Irish Sea conservation zones recommended for north-west England

Image caption Eel numbers have declined by 80% since the 1950s

Nineteen coastal sites across Merseyside, Lancashire and Cumbria have been recommended to be designated as Marine Conservation Zones (MCZ).

The proposed zones within the Irish Sea project area are among 100 proposed around England and Wales to be given greater protection in law.

They will be assessed by an expert panel before the government makes its final decision next year.

The MCZs will be protected from the effects of tourism and over-fishing.

Those proposed by the Irish Sea Conservation Zones project (ISCZ) include the blue mussel beds of the Hilbre Island group near Wirral and the eel spawning grounds within the estuaries of the Solway Firth, Ribble, Wyre and Lune.

'UK first'

An ISCZ spokesman said: "These river estuaries are often vital spawning, nursery and foraging grounds, but over-harvesting, pollution, hydro-power dams and parasites have contributed to the massive decline in eel numbers, with the number of adults declining by 80% in the past 60 years."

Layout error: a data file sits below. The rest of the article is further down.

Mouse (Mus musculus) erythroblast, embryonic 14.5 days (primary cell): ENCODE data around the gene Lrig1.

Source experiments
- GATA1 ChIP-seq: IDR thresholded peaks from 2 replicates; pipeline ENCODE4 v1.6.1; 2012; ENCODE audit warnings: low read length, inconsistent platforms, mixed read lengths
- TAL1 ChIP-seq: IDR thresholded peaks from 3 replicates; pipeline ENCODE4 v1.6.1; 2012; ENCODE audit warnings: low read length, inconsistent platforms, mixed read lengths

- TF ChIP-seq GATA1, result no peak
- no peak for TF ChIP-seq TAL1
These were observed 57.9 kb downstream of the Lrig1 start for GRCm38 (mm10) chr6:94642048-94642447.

The Hilbre Island group of three islands, adjoined by sandy spits at low tide, are walked over by tourists who can damage the blue mussel and clam beds, which in turn provide a micro-habitat for crabs and anemones, the spokesman said.

"The aim is for MCZs to have the least impact possible on people's activities, but some restrictions will apply as the zones must meet guidelines for protecting species and habitats."

The zones were identified after ISCZ conservationists consulted with sea users including fishermen, sea anglers, watersports enthusiasts and tourism business owners.

"This project is the first time in the UK that recommendations for marine conservation were developed by sea users themselves and no other country has adopted the approach on such a large scale,"

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